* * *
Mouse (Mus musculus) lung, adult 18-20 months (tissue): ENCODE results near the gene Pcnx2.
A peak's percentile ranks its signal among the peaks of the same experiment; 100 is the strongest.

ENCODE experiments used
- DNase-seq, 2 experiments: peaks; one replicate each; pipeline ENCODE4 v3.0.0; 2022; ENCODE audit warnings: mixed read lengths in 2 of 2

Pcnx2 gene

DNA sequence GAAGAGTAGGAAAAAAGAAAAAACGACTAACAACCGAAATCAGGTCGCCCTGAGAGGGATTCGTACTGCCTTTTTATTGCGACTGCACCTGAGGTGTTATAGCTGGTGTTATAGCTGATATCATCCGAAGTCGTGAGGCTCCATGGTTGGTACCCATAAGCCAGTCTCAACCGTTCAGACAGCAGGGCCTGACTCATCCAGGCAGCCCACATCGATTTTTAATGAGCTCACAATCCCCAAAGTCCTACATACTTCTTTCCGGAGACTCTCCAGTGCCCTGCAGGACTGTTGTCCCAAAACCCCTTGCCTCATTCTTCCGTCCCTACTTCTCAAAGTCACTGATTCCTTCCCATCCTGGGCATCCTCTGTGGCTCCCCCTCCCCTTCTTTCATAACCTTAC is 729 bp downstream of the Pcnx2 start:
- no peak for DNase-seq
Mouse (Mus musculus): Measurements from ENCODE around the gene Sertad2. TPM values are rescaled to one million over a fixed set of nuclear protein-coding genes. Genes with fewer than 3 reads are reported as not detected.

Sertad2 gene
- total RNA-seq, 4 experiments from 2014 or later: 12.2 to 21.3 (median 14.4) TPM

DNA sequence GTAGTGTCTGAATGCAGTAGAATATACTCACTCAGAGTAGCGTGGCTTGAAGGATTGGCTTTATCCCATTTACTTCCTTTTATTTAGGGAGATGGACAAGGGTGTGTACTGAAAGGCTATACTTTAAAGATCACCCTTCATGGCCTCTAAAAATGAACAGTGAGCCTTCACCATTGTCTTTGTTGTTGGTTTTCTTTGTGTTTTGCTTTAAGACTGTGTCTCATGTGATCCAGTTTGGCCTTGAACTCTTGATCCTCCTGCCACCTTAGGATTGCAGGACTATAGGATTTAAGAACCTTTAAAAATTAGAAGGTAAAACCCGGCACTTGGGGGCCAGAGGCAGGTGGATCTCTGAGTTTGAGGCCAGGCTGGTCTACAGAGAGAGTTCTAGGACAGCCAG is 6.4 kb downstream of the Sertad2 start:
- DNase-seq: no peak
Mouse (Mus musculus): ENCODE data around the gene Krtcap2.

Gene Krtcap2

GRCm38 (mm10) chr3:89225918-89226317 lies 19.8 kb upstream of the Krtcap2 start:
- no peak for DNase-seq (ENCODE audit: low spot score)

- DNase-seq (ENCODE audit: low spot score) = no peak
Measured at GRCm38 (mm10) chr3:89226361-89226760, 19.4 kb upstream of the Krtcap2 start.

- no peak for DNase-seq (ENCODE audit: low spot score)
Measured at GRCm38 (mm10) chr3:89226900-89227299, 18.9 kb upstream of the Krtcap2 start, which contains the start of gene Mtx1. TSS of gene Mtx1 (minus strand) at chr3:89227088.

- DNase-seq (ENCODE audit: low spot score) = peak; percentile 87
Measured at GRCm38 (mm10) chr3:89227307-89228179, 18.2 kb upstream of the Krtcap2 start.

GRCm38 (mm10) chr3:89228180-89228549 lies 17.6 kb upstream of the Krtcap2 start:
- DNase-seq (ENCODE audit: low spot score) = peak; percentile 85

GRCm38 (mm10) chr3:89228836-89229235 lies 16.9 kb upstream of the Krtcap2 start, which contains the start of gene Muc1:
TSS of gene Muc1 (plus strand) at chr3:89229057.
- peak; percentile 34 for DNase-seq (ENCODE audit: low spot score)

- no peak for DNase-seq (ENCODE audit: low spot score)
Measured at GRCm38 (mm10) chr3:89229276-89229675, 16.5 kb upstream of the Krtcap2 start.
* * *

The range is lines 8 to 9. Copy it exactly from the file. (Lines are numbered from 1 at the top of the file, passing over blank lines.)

Mouse (Mus musculus): Measurements from ENCODE around the gene Sertad2. TPM values are rescaled to one million over a fixed set of nuclear protein-coding genes. Genes with fewer than 3 reads are reported as not detected.

Sertad2 gene